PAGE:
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China’s Call Covid-19 Travel Restriction Racist and Discriminatory

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China's State Media Say Covid-19 Travel Curbs are Racist and Discriminatory

China’s state media said Covid-19 restrictions imposed by the US and other countries in response to a surge in infections were racist and discriminatory, in the clearest rebuke yet to restrictions that are slowing China’s re-opening.

China abruptly reversed course toward living with the virus on December 7, after keeping its borders all but closed for three years, imposing a strict regime of lockdowns and relentless testing. A wave of Covid-19 infections erupted across the country.

Some countries have been taken aback by the scale of China’s outbreak and have expressed skepticism about Beijing’s Covid-19 statistics, with the US, Canada, UK, South Korea, India, Italy, Japan, and Taiwan imposing Covid-19 tests on travellers from China.

“The true intention is to sabotage China’s three years of Covid-19 control efforts and attack the country’s system,” the state-run tabloid Global Times said late Thursday (Dec 29) in an article, calling the restrictions “unfounded” and “discriminatory.”

From January 8, China will no longer require inbound travelers to undergo quarantine. However, it will still require a negative PCR test result within 48 hours of departure.

People in China Rush to Book Travel as Border Restrictions Lifted

No Need for Travel Restrictions

Italy urged the rest of the European Union to follow its lead on Thursday, but France, Germany, and Portugal said there was no need for new travel restrictions, and Austria emphasized the economic benefits of tourists from China returning to Europe.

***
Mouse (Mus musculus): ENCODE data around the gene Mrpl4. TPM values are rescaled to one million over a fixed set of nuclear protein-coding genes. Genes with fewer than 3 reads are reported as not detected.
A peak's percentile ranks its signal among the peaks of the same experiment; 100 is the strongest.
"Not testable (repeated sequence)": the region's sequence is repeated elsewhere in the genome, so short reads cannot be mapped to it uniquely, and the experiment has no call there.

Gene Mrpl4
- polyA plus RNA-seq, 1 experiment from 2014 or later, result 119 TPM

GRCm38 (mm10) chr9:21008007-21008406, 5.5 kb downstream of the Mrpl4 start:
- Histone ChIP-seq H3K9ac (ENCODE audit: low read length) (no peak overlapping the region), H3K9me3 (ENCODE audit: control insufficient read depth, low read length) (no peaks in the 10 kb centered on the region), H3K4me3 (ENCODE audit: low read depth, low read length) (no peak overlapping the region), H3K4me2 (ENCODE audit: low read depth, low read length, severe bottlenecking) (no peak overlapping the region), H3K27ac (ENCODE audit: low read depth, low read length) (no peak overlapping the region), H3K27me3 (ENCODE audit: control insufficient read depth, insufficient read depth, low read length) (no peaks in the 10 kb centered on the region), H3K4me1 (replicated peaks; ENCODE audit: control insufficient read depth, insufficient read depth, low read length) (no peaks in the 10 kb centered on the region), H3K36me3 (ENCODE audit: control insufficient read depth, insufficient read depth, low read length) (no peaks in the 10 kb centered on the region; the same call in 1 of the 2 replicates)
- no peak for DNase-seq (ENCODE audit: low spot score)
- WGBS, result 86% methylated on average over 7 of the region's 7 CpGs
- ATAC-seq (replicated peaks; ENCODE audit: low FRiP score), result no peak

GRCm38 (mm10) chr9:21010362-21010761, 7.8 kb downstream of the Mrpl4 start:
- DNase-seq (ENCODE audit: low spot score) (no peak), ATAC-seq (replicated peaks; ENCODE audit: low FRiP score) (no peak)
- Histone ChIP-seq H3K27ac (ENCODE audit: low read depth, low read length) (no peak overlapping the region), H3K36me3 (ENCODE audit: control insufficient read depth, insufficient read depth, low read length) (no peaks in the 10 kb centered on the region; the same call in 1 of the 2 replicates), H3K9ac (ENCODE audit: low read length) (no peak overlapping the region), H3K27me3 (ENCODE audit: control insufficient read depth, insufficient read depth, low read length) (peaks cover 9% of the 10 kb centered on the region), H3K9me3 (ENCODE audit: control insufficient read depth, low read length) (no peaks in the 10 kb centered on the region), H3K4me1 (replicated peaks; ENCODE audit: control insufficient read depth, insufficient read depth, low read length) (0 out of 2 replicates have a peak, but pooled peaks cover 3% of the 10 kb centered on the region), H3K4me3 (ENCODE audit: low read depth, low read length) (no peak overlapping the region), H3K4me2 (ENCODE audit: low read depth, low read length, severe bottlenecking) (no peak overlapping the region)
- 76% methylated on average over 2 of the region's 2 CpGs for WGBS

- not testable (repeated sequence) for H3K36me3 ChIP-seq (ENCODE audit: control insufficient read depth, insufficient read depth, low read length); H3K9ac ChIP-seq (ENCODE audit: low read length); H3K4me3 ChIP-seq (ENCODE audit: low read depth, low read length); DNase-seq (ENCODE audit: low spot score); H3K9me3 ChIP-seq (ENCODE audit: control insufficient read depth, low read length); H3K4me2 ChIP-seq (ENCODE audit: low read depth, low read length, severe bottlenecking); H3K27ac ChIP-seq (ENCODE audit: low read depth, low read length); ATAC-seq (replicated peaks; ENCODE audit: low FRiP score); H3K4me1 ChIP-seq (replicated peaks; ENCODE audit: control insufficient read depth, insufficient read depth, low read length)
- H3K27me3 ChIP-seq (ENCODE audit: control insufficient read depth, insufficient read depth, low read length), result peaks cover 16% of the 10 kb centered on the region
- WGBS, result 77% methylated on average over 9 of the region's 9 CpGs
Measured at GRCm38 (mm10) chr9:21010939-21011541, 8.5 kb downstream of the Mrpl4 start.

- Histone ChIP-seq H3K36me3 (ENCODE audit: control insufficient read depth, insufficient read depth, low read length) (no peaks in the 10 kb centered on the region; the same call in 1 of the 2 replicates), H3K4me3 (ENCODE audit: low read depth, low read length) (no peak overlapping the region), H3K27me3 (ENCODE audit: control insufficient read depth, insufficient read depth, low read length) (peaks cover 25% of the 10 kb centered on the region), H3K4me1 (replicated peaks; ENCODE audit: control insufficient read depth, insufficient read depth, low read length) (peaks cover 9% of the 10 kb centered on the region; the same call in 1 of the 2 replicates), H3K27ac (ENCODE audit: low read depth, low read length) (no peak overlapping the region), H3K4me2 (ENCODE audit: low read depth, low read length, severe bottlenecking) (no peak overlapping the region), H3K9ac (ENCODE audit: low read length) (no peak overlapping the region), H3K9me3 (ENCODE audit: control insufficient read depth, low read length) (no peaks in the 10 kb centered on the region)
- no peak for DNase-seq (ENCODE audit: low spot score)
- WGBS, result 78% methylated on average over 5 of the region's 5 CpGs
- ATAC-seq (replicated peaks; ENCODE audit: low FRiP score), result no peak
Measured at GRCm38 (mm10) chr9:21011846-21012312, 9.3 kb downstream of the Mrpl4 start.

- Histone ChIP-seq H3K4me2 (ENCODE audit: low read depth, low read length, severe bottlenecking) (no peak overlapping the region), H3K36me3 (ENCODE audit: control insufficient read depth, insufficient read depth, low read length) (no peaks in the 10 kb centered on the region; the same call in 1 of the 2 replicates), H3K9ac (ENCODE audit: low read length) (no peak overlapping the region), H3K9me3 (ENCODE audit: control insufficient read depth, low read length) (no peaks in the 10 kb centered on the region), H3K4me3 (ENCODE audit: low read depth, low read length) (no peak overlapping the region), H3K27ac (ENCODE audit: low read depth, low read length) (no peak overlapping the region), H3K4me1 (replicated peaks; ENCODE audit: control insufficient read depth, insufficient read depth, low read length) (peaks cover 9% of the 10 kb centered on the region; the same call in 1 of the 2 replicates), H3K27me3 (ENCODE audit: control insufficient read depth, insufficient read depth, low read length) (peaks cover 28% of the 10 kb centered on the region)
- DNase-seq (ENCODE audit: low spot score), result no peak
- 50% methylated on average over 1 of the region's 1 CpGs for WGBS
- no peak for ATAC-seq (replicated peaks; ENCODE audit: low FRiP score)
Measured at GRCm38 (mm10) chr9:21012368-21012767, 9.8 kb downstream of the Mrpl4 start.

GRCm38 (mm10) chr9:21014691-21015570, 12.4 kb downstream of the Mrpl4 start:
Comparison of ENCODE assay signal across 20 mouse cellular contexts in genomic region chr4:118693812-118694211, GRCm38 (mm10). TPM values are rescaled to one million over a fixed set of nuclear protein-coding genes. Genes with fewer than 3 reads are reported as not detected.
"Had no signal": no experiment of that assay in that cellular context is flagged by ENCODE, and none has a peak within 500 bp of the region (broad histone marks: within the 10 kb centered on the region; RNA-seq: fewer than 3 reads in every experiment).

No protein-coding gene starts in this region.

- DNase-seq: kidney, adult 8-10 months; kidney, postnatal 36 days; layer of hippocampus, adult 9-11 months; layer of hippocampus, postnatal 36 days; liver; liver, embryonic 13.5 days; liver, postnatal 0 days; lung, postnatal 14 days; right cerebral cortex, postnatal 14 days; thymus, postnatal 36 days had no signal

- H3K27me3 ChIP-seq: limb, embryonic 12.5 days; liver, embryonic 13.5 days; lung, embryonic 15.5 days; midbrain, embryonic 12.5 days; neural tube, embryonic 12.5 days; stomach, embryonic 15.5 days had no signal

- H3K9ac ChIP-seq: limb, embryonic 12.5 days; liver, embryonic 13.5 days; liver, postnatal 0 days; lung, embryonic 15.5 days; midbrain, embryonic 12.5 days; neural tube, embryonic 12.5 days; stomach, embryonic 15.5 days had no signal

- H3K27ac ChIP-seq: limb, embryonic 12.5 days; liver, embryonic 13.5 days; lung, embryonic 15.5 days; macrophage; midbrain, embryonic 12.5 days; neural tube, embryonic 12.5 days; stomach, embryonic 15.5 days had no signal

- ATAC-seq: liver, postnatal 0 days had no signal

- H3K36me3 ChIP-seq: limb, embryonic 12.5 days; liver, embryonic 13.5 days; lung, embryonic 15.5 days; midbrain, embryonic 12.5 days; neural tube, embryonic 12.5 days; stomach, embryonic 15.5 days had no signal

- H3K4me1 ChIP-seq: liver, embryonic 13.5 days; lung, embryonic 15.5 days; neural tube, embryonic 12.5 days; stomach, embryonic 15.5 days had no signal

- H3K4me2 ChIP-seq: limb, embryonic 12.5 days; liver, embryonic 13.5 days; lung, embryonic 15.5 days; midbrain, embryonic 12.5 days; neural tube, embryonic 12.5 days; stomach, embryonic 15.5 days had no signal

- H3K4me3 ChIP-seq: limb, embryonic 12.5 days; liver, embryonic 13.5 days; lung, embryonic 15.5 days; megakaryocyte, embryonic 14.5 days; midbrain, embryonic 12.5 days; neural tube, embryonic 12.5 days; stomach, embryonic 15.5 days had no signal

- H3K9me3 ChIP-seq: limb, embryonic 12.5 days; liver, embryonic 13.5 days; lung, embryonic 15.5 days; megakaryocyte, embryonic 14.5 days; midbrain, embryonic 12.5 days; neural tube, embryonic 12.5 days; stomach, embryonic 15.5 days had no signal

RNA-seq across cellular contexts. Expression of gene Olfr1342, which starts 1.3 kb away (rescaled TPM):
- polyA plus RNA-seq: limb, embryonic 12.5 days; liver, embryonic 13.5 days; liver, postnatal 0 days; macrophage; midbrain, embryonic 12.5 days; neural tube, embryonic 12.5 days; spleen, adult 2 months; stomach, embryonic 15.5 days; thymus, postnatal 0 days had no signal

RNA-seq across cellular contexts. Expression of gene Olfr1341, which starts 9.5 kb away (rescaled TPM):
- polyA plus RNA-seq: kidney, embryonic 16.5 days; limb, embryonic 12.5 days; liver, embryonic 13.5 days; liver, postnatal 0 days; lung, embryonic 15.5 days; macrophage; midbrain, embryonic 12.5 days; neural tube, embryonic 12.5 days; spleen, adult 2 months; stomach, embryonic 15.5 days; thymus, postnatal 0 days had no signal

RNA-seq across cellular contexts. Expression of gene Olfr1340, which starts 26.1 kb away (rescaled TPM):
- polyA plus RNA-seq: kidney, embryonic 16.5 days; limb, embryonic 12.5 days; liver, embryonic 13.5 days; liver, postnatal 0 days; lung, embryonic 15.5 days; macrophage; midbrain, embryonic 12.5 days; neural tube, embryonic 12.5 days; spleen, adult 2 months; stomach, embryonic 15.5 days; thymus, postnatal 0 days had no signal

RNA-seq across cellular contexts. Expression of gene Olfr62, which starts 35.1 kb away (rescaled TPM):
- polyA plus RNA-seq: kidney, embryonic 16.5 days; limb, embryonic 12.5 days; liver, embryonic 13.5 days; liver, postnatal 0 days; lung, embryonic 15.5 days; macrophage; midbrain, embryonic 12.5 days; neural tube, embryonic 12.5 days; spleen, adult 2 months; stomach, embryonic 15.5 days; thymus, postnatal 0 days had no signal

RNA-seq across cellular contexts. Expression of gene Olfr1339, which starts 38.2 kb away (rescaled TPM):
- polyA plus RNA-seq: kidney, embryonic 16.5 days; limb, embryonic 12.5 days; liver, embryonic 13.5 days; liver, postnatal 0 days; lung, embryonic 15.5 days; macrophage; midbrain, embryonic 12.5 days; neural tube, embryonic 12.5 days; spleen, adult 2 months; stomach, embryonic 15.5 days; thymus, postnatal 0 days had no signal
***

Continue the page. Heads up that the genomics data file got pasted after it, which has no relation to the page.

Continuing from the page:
Prior to the pandemic, Chinese visitors spent more than US$250 billion (S$336 billion) globally.

The United States has expressed concern about the virus’s potential mutations as it sweeps through the world’s most populous country, as well as China’s data transparency.

According to Asia One, the US Centers for Disease Control and Prevention is considering sampling wastewater from international aircraft to track any emerging new variants.

China, a country of 1.4 billion people, reported one new Covid-19 death on Thursday, the same as the day before — figures that do not match what other countries experienced after they re-opened.

China’s official death toll since the pandemic began is 5,247, compared to more than one million in the United States. More than 11,000 people have died in Chinese-ruled Hong Kong, a city of 7.4 million people.

China Reports ‘Zero Covid Death’ For 2nd Successive Day

Covid-19 Daily Deaths in China

According to Airfinity, a UK-based health data firm, approximately 9,000 people in China are likely dying each day from Covid-19. According to the report, the total number of deaths in China since December 1 has likely reached 100,000, with 18.6 million infections. Airfinity predicts that China’s Covid-19 infections will reach their peak on January 13, with 3.7 million cases per day.

Wu Zunyou, China’s chief epidemiologist, stated on Thursday that a team at the Chinese Center for Disease Control and Prevention intends to evaluate fatalities differently. The team will compare the number of deaths in the current wave of infections to the number of deaths expected if the epidemic had never occurred.

China will be able to determine what was potentially underestimated by calculating “excess mortality,” according to Wu. China has stated that it only considers Covid-19-related deaths to be those caused by pneumonia or respiratory failure.

The relatively low death toll also contradicts the increased demand reported by funeral homes in several Chinese cities.

Following widespread protests in November, the lifting of restrictions has overwhelmed hospitals and funeral homes across the country, with scenes of people on intravenous drips by the roadside and lines of hearses outside crematoria fueling public concern.

According to health experts, China has been caught off guard by President Xi Jinping’s abrupt change in policies.

According to a Reuters review, hospital tenders for key medical equipment such as ventilators and patient monitors were two to three times higher in December than in previous months, indicating that hospitals across the country were scrambling to fill shortages.

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